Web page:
State Laws & Charts

If you filed at least 250 W-2s for 2014, you must report the aggregate cost of employees’ health benefits on their 2015 W-2s in Box 12 with Code DD; reporting on Form W-3 isn’t necessary. This chart lists health benefits and whether you must report them. The IRS has clarified that even if a benefit isn’t reportable, you may voluntarily report it.
Payroll pros, download this sheet to reconcile your payroll through the third quarter.
This chart lists the states and the test that each uses to determine workers’ status.
In honor of the impending beginning of another school year, and first-day school jitters everywhere, this chart summarizes states’ short-term leave laws. States that don’t have laws aren’t listed. In most cases, employees may substitute paid accrued leave for unpaid leave. To get the full story on state leave laws, contact your state labor department.
States’ electronic mandates for child support are all over the map. Some states, for example, mandate that withheld child support be remitted electronically; others don’t. This chart helps you get a handle on the electronic child support landscape.
Federal law sets the ground rules for employing teens, but state law controls the age at which they must obtain age certificates, working papers or parental consent letters and how long you must retain those documents. This information is summarized in this chart.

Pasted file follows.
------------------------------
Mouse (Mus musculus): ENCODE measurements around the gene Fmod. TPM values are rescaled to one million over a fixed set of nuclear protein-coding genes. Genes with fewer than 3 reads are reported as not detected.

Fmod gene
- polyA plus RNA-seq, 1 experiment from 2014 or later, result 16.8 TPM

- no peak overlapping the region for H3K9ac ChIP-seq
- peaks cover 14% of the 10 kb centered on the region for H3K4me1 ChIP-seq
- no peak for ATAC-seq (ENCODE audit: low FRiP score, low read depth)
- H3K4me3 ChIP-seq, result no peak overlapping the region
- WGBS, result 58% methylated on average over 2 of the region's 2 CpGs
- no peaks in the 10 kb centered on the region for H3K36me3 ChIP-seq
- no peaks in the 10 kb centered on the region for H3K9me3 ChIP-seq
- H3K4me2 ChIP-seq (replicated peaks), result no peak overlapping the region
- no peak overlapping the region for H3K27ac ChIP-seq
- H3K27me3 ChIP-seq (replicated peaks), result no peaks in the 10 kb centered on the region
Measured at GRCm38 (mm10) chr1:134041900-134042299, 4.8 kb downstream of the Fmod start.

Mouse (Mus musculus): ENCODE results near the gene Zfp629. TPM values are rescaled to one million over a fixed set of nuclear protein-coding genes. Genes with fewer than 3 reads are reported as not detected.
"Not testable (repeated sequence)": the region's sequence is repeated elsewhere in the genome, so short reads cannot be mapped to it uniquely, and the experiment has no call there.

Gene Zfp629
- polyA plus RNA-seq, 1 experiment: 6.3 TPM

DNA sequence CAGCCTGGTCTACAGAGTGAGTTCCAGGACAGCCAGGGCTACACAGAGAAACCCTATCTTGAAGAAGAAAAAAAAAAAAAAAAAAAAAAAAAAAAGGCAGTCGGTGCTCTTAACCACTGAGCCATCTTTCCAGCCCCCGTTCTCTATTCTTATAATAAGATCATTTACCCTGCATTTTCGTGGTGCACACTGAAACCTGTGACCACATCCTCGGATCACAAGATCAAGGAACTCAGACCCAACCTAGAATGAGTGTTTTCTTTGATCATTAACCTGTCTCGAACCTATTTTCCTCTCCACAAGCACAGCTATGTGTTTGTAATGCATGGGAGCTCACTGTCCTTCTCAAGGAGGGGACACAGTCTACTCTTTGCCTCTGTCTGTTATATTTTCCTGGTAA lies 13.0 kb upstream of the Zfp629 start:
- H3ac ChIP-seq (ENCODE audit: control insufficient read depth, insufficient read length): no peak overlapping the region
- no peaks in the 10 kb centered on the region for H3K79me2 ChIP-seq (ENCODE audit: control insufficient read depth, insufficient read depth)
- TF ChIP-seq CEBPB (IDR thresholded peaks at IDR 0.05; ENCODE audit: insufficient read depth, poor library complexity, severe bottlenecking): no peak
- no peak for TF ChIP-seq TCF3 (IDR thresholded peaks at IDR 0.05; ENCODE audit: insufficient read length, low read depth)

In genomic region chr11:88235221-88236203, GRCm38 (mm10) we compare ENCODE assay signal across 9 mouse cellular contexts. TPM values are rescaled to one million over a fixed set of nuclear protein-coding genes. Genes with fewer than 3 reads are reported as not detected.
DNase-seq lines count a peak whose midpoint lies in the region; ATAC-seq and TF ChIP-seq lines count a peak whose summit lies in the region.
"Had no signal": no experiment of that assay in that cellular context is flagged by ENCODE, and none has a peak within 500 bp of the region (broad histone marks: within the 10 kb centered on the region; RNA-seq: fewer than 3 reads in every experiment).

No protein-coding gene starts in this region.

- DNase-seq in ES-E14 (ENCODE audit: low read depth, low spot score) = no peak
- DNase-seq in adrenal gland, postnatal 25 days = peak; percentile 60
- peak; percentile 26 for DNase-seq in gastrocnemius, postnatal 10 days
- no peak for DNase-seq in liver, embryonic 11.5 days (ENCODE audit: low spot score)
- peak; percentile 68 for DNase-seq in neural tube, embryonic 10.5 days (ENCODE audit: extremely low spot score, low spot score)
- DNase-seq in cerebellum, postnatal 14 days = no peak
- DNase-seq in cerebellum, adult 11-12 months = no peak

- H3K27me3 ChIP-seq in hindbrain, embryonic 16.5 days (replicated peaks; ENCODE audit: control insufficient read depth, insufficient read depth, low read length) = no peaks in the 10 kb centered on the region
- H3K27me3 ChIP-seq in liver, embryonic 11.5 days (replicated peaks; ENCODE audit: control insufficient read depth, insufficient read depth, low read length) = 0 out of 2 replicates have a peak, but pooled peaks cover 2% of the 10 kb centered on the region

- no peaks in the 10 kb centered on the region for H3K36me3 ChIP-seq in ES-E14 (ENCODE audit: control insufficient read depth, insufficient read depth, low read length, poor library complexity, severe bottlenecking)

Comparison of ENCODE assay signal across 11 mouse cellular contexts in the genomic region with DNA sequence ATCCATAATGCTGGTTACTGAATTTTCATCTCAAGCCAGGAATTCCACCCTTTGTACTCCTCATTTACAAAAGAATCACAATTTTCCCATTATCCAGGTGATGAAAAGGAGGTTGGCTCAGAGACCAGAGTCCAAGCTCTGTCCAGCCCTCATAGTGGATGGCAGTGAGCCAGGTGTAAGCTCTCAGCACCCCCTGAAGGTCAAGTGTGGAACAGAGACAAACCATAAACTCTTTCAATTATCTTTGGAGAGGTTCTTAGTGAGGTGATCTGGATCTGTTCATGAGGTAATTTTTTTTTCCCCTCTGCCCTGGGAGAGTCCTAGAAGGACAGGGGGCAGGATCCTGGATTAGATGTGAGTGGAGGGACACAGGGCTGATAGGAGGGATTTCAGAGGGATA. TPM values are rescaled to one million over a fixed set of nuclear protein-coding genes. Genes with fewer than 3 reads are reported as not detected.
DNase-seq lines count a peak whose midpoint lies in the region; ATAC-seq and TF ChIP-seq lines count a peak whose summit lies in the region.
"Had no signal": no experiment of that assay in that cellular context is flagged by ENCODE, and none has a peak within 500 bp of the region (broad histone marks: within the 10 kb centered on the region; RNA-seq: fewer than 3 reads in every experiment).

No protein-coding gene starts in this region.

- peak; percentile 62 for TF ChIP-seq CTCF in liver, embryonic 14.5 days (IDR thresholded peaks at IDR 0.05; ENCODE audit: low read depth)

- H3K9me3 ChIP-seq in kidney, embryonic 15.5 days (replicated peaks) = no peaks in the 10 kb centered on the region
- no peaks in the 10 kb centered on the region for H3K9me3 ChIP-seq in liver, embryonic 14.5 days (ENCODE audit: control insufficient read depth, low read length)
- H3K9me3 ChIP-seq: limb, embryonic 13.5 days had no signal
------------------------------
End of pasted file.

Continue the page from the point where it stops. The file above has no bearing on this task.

Direct deposit was once new and novel. Now, most employees do have their pay deposited directly into their bank accounts, but for others, plastic paycards may be an answer.
States usually require that employees voluntarily participate in electronic pay programs. This chart summarizes the states’ direct deposit/paycard rules. “Mandatory” means that a state allows you to make e-payment a condition of employment, if you choose. States that don’t have laws aren’t included.
Make sure your health care information reporting duties are covered with this handy chart.
This chart summarizes states’ unclaimed property laws. Most states require you to report on an employee-by-employee basis, if unclaimed wages exceed a certain threshold, usually $50. Unclaimed wages under the threshold may be reported in the aggregate. To get the full story on your state’s law, consult your state treasurer’s website.